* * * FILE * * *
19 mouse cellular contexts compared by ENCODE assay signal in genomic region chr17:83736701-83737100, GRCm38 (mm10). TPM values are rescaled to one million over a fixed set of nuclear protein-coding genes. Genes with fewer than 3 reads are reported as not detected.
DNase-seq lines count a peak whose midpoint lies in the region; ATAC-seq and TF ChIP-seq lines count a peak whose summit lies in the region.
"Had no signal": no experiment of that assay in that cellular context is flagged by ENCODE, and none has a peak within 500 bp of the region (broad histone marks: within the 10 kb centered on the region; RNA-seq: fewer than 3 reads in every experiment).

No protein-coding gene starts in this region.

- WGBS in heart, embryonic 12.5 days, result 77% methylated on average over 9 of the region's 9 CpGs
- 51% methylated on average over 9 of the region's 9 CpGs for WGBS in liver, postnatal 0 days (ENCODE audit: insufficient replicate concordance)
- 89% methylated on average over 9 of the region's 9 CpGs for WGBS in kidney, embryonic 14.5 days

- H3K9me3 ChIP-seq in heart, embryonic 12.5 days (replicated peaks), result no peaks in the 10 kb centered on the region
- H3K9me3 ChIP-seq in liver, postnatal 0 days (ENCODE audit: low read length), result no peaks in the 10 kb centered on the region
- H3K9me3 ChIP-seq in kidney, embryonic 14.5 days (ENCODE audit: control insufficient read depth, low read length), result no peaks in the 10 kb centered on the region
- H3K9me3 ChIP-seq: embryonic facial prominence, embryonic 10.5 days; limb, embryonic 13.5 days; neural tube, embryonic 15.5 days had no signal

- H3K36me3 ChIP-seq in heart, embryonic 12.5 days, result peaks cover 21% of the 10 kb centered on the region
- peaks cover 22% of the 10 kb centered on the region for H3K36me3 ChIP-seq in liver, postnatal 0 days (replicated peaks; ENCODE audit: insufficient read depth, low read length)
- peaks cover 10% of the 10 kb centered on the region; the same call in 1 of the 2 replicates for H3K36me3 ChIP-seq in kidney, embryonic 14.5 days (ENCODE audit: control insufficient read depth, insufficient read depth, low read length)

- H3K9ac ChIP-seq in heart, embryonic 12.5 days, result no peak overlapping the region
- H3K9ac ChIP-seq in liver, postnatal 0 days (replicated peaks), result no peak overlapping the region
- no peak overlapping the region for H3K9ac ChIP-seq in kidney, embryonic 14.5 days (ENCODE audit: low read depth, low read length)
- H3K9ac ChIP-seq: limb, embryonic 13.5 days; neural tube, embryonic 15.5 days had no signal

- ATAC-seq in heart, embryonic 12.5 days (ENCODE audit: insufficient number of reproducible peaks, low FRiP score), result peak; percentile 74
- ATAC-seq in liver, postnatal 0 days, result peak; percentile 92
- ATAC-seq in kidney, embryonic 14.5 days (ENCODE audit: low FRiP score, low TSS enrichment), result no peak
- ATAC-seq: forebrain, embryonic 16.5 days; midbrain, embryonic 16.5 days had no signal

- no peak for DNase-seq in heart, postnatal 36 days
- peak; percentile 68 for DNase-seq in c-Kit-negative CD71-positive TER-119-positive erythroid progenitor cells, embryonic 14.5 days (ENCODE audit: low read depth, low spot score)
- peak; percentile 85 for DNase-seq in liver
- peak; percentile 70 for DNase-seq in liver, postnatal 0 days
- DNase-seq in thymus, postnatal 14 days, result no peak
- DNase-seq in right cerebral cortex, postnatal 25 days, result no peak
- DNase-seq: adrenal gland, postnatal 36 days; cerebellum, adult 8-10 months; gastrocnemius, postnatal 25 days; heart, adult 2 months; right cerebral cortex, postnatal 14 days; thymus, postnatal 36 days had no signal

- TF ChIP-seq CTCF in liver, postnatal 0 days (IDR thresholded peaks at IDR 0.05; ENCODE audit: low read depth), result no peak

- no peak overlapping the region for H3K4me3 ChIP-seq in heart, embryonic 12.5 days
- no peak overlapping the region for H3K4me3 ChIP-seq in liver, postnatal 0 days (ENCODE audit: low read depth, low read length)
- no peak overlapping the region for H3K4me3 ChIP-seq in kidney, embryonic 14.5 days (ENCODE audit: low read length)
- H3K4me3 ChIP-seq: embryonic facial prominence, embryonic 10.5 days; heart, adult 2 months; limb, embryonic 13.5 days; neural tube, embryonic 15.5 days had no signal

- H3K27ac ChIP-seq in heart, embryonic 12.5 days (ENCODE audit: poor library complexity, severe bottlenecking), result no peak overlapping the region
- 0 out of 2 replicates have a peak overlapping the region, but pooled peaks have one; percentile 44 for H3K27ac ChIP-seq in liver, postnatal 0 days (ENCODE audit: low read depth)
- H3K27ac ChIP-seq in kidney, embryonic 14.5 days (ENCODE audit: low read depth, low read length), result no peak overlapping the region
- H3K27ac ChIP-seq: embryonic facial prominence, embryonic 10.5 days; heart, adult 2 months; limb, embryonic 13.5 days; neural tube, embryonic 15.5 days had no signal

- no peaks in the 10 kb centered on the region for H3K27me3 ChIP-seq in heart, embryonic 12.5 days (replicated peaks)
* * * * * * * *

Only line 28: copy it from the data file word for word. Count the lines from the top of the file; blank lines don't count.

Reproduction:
- DNase-seq in right cerebral cortex, postnatal 25 days, result no peak